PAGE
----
Almost 1.3 billion humans worldwide smoke, even though it is no mystery that smoking can kill you. If you aren’t sure to quit, what will it take? Check into the next statistics:
- Is the most frequent cancer worldwide, with 1.2 million new cases diagnosed in 2009 alone.
- Is the most lethal cancer and has the highest worldwide death rate Three million people diagnosed with lung malignant neoplastic disease worldwide.
- Causes more deceases than the other three most popular cancers combined (colon, breast, and prostatic)
The positive news?
Most lung cancer is preventable, since ninety percent of cases are caused by smoking. Just imagine how fast new cases of cancer would sink if everyone quit lighting up.
Distinguishing among the different types:
Malignant neoplastic diseaser falls into 2 common categories, small cell tupe (SCLC), also known as oat cell cancer, and non small cell lung cancer (NSCLC). NSCLC is very common – around 80 pct of lung cancers are NSCLC. SCLC matures more quickly than NSCLC and is almost completely caused by smoking.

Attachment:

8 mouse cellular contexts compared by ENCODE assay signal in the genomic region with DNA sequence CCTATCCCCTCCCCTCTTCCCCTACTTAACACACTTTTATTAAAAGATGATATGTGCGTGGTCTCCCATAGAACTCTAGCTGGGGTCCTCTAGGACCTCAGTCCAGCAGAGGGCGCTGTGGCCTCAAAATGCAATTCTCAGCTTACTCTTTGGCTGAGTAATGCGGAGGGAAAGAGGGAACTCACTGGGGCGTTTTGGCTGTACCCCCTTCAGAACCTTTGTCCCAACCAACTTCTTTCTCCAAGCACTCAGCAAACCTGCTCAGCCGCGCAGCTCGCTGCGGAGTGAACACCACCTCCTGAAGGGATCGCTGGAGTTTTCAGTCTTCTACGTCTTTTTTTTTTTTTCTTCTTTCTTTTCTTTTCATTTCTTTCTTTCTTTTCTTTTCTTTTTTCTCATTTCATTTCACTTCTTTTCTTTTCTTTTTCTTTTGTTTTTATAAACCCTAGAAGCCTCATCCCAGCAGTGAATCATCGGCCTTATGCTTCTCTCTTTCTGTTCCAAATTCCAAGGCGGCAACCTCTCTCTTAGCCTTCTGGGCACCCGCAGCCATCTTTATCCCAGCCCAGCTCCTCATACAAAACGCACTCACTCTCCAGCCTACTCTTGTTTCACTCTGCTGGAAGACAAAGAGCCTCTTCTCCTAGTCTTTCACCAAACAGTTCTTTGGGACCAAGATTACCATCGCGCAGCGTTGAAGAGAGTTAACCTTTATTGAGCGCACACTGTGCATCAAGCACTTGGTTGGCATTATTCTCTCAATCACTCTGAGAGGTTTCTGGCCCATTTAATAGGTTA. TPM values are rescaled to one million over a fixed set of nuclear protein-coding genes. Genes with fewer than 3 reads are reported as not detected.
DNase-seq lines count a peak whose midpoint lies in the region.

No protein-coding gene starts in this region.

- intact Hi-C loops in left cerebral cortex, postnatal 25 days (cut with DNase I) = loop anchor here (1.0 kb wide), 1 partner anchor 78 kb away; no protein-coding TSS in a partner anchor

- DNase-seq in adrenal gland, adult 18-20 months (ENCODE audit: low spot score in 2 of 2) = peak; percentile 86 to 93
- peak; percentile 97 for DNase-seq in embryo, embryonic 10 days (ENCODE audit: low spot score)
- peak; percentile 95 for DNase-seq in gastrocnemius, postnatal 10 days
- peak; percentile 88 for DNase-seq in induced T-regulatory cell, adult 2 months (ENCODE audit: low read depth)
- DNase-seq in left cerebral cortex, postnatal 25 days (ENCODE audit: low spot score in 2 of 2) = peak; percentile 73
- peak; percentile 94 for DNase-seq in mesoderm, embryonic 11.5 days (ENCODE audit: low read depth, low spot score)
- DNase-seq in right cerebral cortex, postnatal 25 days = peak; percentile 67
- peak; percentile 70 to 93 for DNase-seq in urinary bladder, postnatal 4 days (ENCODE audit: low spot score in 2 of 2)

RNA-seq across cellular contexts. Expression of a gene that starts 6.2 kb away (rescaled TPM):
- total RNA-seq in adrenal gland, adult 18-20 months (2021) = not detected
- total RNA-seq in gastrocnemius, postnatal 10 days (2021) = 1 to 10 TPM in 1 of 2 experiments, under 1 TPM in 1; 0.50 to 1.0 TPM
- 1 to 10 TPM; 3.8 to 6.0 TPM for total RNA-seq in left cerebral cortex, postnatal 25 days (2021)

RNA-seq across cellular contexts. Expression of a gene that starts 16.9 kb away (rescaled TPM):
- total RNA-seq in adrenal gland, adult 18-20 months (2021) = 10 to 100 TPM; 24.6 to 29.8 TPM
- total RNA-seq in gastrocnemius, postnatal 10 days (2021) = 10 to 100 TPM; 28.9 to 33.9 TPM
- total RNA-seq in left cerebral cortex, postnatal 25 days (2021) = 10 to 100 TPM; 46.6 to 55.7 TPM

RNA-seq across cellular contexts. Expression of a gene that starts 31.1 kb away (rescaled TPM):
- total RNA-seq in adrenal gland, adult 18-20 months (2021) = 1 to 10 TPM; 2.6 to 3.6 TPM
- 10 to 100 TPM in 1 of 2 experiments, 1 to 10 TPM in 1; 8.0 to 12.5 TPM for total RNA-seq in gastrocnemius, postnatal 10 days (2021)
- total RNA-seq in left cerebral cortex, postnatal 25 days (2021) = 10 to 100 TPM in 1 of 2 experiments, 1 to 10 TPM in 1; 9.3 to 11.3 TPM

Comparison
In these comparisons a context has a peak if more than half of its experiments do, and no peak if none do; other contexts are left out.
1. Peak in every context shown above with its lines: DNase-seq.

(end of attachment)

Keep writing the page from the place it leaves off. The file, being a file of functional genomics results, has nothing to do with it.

NSCLC can be split into three different types:
Glandular type: These cancers account for about forty percent of lung cancers and have a better medical prognosis than other types of lung cancer.
Adenocarcinomas are frequently found in the external regions of the lungs and at first develop in the mucus producing cells. Big cell carcinoma: Around 10 to 15 pct of cancers fall into this class; large cell carcinoma has characteristically big, rounded cells, grows rapidly, and has a inadequate prognosis.
Squamous cell carcinoma: This cancer type scores about 25 to 30 pct of all lung cancers and most commonly happens near the center of the lung in the bronchial tube (one of the two main subdivisions of the windpipe).